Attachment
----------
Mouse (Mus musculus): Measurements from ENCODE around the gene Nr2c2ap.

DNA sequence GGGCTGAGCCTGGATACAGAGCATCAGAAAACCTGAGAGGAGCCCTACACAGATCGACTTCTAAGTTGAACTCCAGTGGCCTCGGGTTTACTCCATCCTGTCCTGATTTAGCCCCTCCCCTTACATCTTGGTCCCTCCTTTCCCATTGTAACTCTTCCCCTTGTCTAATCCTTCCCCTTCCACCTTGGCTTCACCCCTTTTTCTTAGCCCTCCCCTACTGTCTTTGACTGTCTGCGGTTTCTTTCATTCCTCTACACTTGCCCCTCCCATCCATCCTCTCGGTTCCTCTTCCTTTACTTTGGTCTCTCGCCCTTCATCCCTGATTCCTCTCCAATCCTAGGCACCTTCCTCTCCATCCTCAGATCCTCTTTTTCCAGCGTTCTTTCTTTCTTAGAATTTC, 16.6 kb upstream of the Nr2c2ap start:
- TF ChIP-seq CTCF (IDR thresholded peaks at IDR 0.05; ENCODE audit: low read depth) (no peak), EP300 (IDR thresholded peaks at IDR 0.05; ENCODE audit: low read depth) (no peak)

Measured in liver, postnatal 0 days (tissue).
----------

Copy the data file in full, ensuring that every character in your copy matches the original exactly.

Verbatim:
Mouse (Mus musculus): Measurements from ENCODE around the gene Nr2c2ap.

DNA sequence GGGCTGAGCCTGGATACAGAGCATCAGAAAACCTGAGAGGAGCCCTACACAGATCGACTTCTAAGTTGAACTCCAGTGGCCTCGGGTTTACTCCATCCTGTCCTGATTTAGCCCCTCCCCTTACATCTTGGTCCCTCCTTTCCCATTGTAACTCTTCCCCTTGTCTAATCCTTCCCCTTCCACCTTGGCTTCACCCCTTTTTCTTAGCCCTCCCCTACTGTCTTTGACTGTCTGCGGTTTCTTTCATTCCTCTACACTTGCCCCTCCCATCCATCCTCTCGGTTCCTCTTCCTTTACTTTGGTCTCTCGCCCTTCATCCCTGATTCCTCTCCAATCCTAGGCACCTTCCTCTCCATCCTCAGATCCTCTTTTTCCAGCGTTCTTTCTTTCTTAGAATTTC, 16.6 kb upstream of the Nr2c2ap start:
- TF ChIP-seq CTCF (IDR thresholded peaks at IDR 0.05; ENCODE audit: low read depth) (no peak), EP300 (IDR thresholded peaks at IDR 0.05; ENCODE audit: low read depth) (no peak)

Measured in liver, postnatal 0 days (tissue).